Khartoum — The Sudanese government and a rebel faction of the Justice and Equality Movement (JEM) have agreed on an agenda to negotiate a peace deal, an international official told the U. N. Security Council.
Sudanese minister Amin Hassan Omer and rebel chief ngotiator Arko Suleiman Dahia sign the framework agreement with the Qatari minister Al-Mahmoud and UNAMID deputy chief attend the ceremony in Doha on 24 January 2013 (QNA)
Edmond Mulet, U.N. Assistant Secretary-General for Peacekeeping operations, informed the Security Council on Thursday about that the "breakthrough in the negotiations" which started on 20 January "just before wrapping up" a briefing about the political, security and humanitarian situations in Darfur.
He told the 15 member-council that the Sudanese government and a JEM faction led by Mohamed Bashar were expected to sign "a framework agenda that would set the parameters for negotiations on the Doha Document for Peace in Darfur".
Nahar Osman, political adviser of the rebel group, told SMC, a government-linked media, that the two parties signed the framework agenda agreement and will start negotiations in line with a timetable the mediation will set out.
He further stressed that the agenda they proposed is not inconsistent with the provisions of the Doha Document for Peace in Darfur (DDPD) in term of power or wealth sharing, compensation, return of displaced persons or refugees and justice or security arrangements.
The parties signed a cessation of hostilities and good will agreement in October 2012, however the mediation failed to bring them together in the past period due to their disagreement on a framework for negotiations.
The Sudanese government said the talks should be limited to power-sharing and security arrangements while the rebel group asked to open the DDPD entirely for discussion.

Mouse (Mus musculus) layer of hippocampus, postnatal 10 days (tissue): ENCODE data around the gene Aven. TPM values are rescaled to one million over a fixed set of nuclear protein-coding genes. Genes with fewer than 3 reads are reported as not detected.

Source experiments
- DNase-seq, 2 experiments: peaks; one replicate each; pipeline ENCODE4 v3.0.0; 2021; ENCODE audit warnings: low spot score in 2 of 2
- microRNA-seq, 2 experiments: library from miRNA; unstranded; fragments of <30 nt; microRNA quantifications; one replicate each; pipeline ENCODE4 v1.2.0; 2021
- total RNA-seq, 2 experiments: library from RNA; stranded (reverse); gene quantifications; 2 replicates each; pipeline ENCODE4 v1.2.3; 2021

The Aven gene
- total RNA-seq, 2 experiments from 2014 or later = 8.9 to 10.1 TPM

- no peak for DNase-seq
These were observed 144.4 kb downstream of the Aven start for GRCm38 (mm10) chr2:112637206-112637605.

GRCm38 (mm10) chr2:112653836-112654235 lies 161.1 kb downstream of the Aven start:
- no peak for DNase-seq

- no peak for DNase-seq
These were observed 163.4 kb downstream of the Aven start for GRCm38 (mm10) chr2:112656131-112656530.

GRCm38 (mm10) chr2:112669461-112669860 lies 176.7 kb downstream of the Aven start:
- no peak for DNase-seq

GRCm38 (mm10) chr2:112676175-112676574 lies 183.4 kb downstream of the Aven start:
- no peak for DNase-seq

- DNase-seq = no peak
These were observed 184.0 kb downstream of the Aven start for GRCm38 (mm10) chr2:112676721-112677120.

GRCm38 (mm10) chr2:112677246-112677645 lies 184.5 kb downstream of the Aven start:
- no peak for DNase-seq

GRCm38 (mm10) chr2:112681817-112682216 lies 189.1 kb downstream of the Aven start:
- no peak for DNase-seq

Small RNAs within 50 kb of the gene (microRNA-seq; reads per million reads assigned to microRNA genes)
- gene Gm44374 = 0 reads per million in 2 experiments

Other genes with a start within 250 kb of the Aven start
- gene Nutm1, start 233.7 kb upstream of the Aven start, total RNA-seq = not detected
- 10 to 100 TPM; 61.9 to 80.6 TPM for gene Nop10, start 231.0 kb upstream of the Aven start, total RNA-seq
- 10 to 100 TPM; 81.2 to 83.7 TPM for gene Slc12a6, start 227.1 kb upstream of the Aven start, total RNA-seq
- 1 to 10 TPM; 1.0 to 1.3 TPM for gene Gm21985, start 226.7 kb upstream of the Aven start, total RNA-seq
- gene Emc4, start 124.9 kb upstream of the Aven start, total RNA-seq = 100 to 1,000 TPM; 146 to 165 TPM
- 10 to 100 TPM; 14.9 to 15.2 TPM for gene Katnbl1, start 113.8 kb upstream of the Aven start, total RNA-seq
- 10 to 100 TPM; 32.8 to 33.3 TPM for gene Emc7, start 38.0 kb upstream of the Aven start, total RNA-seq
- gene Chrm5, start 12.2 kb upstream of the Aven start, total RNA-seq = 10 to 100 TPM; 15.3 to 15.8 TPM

The group leader Mohamed Bashar told Sudan Tribune last year they want to review the seven chapters of the framework document to add guarantees to ensure its implementation by the Sudanese government.
He pointed out that provisions of justice and compensations are not yet implemented, the IDPs and refugees are still in the camps, and militia attacks on civilians continue to take place in Darfur, he said.
Mullet urged the international community to support the ongoing process in Doha "So that all parties, including the Government of Sudan, the Regional Authority of Darfur, and armed movements - both inside and outside the peace process - remained focused on the necessity of arriving at a peaceful settlement of the conflict."
The signing ceremony was attended by the Qatari cabinet affaires state minister Ahmed bin Abdullah Al-Mahmoud Sudanese state minister Amin Osman Omer, and the Deputy Joint Chief Mediator, Aïchatou Mindaoudou Souleymane, who plays an active role in the process.
Endorsed by the All Darfur Stakeholders Conference held in the Qatari capital in May 2011, the DDPD was signed by the Sudanese government and the former rebel Liberation and Justice Movement in July 2011.
Security Council President for January, Ambassador Masood Khan of Pakistan told reporters following the meeting that some council members expressed concern at the slow path of implementation of the DDPD as well as the lack of funding.
He added concern also were raised about the activities of the non-security movements, safety and security of UNAMID personnel and the question of visas was also among issues that came under discussion.
For his part Sudanese Ambassador, Daffa-Alla Elhag Ali Osman, said the recent violence in the region was mainly caused by tribal fighting stressing it "had confirmed that the root causes of the Darfur conflict had concerned land and would persist given the competition over resources".
He further urged the Council dissociate itself from rebel groups "in Sudan and Darfur, and anyone who rejected the Darfur Document", who continue to hamper the international efforts to end Darfur conflict, as he said.
Osman accused South Sudan and Uganda of supporting and harbouring the rebel groups and asked the Council to hold South Sudan and Uganda responsible for placing obstacles in the path to peace in Darfur.